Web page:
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Press: Charlie Hunnam Says He Is ‘100 Percent’ Open to Playing James Bond: I Would Be ‘Flattered’

People.com — The name’s Hunnam. Charlie Hunnam.

While speaking to PEOPLE ahead of the release of his new film Jungleland, the 40-year-old actor opened up about future roles that he is interested in taking on and whether or not James Bond happens to be one of them.

Asked if he would ever be open to donning Bond’s tuxedo someday in the future, the Sons of Anarchy star says, “100 percent.”

“I would be so flattered and honored to be considered to play James Bond as an Englishman,” he adds. “But my intuition tells me that I shouldn’t be waiting for that phone call to come. I think there are many people ahead of me on that list.”

The actor characterized any rumors of him portraying the ever-popular spy as “external chatter,” adding it is sweet that fans want to see him take on the role that several other actors before him have — including the late Sean Connery.

“It’s very flattering sort of fan dialogue,” he says, before noting that there’s no truth to the rumors. “Nobody’s ever, on a professional level from within the industry, brought that up to me,” he explains.

Still, he encourages fans to keep associating his name with the role, as he says sometimes fans do play a role in helping to get actors cast to play certain characters.

“As much as people want to talk about me playing James Bond, please continue,” he shares. “Maybe that’s the genesis of these things. Maybe fan chatter leads to industry people actually talking about it in a more serious way.”

Even if he doesn’t come to play Bond one day in the future, Hunnam does have an actor in mind that could take over the mantle from Daniel Craig, who said that the upcoming Bond flick, No Time to Die, will be his last.

Hunnam tells PEOPLE Tom Hardy would make for a great spy.

“The person that I hear about in that conversation is Tom Hardy,” the actor says. “I hear that he’s really the front runner [to play James Bond next].”

He adds: “I think that would be sensational. I’m an enormous Tom Hardy fan so I would love to see him as James Bond.”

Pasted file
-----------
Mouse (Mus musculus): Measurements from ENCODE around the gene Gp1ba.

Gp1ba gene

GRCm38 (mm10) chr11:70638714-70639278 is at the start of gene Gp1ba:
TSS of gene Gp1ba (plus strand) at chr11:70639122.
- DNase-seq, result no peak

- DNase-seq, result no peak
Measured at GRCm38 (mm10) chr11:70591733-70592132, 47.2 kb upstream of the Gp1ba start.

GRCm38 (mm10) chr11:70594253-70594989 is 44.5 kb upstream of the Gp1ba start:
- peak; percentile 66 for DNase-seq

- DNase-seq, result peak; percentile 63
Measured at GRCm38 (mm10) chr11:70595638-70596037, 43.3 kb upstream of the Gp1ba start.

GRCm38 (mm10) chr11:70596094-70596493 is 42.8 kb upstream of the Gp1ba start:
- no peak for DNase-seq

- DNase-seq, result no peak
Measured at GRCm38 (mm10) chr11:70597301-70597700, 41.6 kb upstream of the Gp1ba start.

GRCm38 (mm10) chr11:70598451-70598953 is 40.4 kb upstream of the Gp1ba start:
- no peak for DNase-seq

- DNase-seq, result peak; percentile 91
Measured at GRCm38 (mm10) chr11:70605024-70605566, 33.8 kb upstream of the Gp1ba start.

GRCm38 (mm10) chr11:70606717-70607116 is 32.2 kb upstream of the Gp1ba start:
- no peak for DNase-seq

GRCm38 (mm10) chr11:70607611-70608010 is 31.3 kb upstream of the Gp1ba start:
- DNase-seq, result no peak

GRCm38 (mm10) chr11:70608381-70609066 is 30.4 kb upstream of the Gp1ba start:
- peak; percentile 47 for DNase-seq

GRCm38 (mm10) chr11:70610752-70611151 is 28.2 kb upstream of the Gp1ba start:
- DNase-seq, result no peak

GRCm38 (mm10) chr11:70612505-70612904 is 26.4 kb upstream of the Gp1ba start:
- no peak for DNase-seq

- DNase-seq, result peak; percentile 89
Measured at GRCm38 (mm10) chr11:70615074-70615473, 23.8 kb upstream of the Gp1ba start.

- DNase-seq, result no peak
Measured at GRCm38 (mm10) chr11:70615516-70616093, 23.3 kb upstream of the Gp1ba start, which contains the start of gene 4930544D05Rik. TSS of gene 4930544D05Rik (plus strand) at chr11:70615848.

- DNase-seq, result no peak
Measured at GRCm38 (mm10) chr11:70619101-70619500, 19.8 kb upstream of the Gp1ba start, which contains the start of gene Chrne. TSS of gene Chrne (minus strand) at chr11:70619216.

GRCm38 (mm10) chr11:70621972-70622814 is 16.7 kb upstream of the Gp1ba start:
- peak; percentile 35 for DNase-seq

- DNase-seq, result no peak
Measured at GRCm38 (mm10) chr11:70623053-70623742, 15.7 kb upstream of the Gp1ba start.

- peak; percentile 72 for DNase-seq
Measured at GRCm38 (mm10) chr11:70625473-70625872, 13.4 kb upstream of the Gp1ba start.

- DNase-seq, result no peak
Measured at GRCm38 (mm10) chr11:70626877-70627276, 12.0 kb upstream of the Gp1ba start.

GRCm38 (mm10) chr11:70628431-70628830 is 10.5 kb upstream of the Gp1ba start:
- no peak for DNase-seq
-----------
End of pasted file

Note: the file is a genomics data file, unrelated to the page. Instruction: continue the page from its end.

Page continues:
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Press: Charlie Hunnam Reveals the Real Reason He Turned Down ‘Forgetting Sarah Marshall’

Collider.com — Charlie Hunnam‘s new movie, Jungleland, sees him playing a rough-around-the-edges manager and coach to his younger brother (Jack O’Connell), a boxer looking for a break. When Collider’s own Christina Radish spoke with Hunnam recently about the movie and his role in it, their discussion took a brief detour into Hunnam’s past roles. In doing so, it reminded us of all the twists and turns his career has taken over the last 20 odd years that led him to this point, to Jungleland. Hunnam spoke to us about two of those big twists one being his brief run on the early ’00s TV comedy Undeclared. The other was a game-changing decision to not take a role in Forgetting Sarah Marshall — a decision he’s never spoken about until now.

But before we can share Hunnam’s incredible Forgetting Sarah Marshall story (which he says he revealed publicly to us for the first time ever), the actor spoke to us about working with Judd Apatow on the short-lived Fox comedy Undeclared. The show, which ran for the 2001-2002 season, followed a group of college freshmen through the highs and lows of college life. Hunnam played Lloyd, a suave lothario and roommate of Steven (Jay Baruchel), the show’s protagonist. Undeclared was Hunnam’s second major TV role to that point — following his role on the original British Queer as Folk — and his biggest step into comedy at that point, too. (Who better to guide you as a comedic actor than Apatow, eh?) Given his work history with Apatow on Undeclared, would Hunnam ever want to re-team with him on another project?